Costs order and the impecunious unsuccessful party

29th Aug 2019

Client lost a court case and has insufficient funds to pay for any costs order?
Client won a court case and the unsuccessful party made submissions there should be no order as to costs because of impecuniosity?

How often do we, as solicitors, find ourselves with a client in one of these positions? What are our options?

In ‘extremely rare’ (Austen v Ansett Transport Industries (Operations) Pty Ltd [1993] FCA 403 [58]) and ‘exceptional’ (Ritter v Godfrey [1920] 2 KB 47, 52) circumstances judges can, despite the ‘costs follow the event’ rule, deprive the successful party of its costs of the proceedings.
The High Court of Australia recently considered whether the impecuniosity of the unsuccessful party justifies the successful party bearing their own costs.

Northern Territory v Sangare [2019] HCA 25

Mr Sangare brought a defamation claim against the Northern Territory of Australia for damages in the sum of $5 million. 

The Supreme Court of the Northern Territory dismissed Mr Sangare’s claim and he filed a notice of appeal. Although the appeal was unsuccessful, the Court of Appeal refused to order that Mr Sangare pay the Northern Territory’s costs because Mr Sangare's impecuniosity would likely render the order futile.

The Northern Territory of Australia appealed the Court of Appeal’s decision in relation to costs.

The High Court of Australia allowed the appeal on the following grounds:

  • The Court of Appeal erred in principle in treating Mr Sangare’s impecuniosity, without more, as sufficient reason to deny the Northern Territory an order for its costs of the litigation, in which it had been wholly successful (House v The King (1936) 55 CLR 499, 505).  
  • It was not open to the Court of Appeal to refuse to award the Northern Territory its costs on the ground that such an order would be futile.

Numerous authorities support the principle that the court’s power to make an order as to costs is a discretionary power. It is also well established that this discretion must be exercised judicially. In engaging in an exercise of this discretion, reference must be given to considerations connected to its exercise and the facts of the litigation (Latoudis v Casey (1990) 170 CLR 534). In light of this discretion, there seems no better reason to refrain from making an order for costs against an unsuccessful party than that such an award would be futile.

With the Sangare decision, the highest court of Australia has affirmed the position stated by various lower courts that impecuniosity on its own will not limit the judicial discretion to deprive the successful party of the costs of the proceedings.

So, what’s the point of making a costs order against an impecunious party?

The High Court’s decision to order an unsuccessful party to pay costs, despite that party’s impecuniosity, is reasonable for the following reasons:

Options for an impecunious unsuccessful party

There are avenues whereby impecuniosity can be at least partially accommodated by courts. 

When there are multiple parties, there is ordinarily greater scope to take into account an unsuccessful party’s impecuniosity. By way of example, impecuniosity may justify the making of a Bullock Order (where the plaintiff pays the successful defendant’s costs and seeks reimbursement from the unsuccessful defendant) instead of a Sanderson Order (where the unsuccessful defendant has to pay the successful defendant’s costs).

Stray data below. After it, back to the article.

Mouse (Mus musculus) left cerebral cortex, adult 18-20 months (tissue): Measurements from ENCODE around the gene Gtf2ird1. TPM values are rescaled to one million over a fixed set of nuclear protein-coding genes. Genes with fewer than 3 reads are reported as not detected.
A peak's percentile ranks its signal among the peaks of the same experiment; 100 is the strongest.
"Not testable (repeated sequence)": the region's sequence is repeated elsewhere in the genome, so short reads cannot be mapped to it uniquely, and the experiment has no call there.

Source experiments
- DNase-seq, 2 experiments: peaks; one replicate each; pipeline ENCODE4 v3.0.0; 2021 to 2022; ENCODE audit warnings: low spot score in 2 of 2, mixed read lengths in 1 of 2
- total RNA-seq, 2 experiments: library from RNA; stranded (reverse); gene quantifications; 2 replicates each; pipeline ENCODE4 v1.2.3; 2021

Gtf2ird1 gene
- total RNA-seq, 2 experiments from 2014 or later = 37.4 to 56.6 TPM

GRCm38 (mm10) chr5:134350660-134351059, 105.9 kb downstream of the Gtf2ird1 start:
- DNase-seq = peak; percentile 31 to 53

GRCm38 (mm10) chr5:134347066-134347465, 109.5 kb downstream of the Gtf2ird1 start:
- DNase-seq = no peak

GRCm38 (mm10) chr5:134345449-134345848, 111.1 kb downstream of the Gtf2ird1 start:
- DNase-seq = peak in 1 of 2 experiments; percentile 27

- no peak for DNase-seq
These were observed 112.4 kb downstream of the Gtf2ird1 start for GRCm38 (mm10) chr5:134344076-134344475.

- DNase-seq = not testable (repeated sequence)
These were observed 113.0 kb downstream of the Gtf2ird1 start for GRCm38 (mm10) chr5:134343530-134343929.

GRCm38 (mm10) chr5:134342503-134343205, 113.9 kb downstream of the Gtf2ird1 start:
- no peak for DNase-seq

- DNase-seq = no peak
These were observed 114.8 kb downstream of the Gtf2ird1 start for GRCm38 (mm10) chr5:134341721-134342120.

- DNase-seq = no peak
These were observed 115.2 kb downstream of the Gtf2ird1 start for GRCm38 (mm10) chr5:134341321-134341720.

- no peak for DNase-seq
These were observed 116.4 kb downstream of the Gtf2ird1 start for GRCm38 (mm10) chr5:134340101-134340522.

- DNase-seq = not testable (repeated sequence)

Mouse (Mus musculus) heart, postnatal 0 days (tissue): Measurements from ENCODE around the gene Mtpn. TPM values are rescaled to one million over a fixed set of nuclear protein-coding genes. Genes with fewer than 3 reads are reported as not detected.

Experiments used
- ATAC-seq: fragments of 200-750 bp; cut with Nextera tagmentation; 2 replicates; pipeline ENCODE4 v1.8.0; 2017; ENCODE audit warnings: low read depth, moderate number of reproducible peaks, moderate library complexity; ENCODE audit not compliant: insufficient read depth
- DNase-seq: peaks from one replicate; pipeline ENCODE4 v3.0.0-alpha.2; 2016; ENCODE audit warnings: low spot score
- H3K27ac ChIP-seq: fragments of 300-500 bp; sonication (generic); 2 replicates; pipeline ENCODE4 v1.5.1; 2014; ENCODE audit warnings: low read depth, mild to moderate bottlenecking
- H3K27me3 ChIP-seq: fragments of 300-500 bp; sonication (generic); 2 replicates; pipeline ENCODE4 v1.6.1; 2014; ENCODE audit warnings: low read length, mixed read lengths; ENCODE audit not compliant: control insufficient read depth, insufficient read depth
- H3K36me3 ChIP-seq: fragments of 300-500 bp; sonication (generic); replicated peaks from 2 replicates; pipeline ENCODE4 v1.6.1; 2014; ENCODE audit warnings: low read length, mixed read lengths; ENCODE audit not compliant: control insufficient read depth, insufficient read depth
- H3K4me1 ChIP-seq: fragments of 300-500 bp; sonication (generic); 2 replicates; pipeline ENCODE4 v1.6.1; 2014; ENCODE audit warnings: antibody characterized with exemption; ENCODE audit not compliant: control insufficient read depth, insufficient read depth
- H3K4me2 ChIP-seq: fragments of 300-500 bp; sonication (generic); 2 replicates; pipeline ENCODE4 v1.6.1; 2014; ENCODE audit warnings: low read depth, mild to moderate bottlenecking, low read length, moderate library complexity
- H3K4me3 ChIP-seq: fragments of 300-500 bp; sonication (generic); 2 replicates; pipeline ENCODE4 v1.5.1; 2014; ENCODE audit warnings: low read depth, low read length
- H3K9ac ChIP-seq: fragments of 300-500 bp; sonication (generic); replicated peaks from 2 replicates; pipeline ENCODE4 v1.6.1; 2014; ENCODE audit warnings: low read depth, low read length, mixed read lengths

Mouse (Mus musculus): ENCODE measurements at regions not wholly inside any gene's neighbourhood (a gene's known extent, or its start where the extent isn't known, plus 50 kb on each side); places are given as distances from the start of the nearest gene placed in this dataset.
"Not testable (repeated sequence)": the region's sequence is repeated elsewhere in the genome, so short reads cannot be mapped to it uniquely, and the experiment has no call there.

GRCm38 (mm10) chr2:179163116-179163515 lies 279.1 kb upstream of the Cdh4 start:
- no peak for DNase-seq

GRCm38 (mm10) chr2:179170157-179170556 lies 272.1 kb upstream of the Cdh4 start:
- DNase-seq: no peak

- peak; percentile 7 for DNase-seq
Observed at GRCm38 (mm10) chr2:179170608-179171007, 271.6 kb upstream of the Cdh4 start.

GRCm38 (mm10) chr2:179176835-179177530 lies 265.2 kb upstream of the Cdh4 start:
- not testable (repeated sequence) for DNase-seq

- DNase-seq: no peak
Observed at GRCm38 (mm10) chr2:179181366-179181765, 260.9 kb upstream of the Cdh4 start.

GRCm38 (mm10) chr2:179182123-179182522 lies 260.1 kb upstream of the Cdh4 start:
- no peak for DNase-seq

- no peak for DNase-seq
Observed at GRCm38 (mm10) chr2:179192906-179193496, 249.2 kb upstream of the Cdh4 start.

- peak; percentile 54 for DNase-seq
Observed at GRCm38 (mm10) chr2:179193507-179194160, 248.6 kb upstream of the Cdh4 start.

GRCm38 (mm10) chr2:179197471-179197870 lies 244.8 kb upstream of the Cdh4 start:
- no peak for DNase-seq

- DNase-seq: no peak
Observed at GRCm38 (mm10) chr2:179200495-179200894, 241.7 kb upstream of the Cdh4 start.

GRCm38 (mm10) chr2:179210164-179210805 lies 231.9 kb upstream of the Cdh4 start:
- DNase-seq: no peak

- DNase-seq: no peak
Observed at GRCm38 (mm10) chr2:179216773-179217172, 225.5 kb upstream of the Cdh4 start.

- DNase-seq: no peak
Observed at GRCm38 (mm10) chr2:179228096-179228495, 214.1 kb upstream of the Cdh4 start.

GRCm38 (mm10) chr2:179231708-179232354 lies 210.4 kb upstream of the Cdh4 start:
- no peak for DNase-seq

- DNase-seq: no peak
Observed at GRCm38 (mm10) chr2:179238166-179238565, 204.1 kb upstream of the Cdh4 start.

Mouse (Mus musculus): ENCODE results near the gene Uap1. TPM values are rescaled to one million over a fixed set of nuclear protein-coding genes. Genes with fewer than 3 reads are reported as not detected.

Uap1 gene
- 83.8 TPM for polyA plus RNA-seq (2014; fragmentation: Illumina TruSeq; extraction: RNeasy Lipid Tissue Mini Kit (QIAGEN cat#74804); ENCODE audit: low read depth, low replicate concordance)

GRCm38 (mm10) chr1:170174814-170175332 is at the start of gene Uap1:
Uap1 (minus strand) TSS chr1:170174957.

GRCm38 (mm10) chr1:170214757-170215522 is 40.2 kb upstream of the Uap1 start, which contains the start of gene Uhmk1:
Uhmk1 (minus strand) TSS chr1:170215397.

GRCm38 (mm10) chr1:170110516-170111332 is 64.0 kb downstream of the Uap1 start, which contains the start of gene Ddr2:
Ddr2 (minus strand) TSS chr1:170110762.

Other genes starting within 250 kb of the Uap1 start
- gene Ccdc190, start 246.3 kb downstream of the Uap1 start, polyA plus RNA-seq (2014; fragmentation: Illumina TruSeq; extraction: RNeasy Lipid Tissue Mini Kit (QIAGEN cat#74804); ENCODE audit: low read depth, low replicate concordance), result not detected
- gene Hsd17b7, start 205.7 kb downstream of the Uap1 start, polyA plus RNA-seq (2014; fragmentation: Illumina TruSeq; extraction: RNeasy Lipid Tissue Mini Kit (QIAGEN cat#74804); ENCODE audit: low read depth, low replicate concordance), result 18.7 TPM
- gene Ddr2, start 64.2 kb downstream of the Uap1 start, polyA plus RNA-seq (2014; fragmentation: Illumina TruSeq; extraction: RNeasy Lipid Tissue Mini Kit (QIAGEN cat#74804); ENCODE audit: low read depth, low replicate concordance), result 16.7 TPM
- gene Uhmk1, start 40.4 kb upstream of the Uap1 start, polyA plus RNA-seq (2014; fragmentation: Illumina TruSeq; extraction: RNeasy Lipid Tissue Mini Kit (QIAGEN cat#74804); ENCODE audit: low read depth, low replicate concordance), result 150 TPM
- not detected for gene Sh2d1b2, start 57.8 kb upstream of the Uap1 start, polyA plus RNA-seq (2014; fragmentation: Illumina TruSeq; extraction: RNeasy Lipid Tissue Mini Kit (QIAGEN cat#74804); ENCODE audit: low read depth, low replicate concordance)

The court may also allow additional time to an impecunious party to pay costs (eg, Tzavellas v Canterbury City Council (1999) 105 LGERA 262, 265; CRW v CML (No 2) [2003] FMCAfam 446 [37]),  or allow the party to make payment by instalments (Underdown v Secretary, Dept of Education, Employment and Workplace Relations (No 2) [2009] FCA 1223 [9]).

It is important to note that while impecuniosity alone cannot fetter the judicial discretion as to costs, a party’s inability to pay any costs awarded against them may permit a court to exercise its discretion to make no order as to costs when coupled with other compelling factors, such as the public interest. In Oshlack v Richmond River Council, the High Court upheld the Land and Environment Court’s decision to make no order as to costs against the unsuccessful party in circumstances where there was a public interest in the litigation’s outcome. The High Court posited that where a successful party had an interest in resolving an uncertainty by proceeding with the litigation, and the initiation of such litigation was promoted by wide provisions as to standing, it was not unfair that the successful party bear its own costs. 

Accordingly, if an impecunious unsuccessful party can establish that the litigation was motivated by the public’s interest in the outcome of the proceeding, they may have success in persuading the court to make no order as to costs.

Dipal Prasad & Romaine Abraham are senior associates at Blackstone Legal Costing, one of the largest legal costing firms in Australia with experienced costs lawyers and consultants in Sydney, Melbourne and Brisbane. Dipal is committed to maximising costs recovery for successful parties in litigation and minimising costs liability for unsuccessful parties. With experience across New South Wales and Victoria, Romaine is skilled in obtaining the best commercial results for her clients.


The views and opinions expressed in these articles are the authors' and do not necessarily represent the views and opinions of the Australian Lawyers Alliance (ALA).

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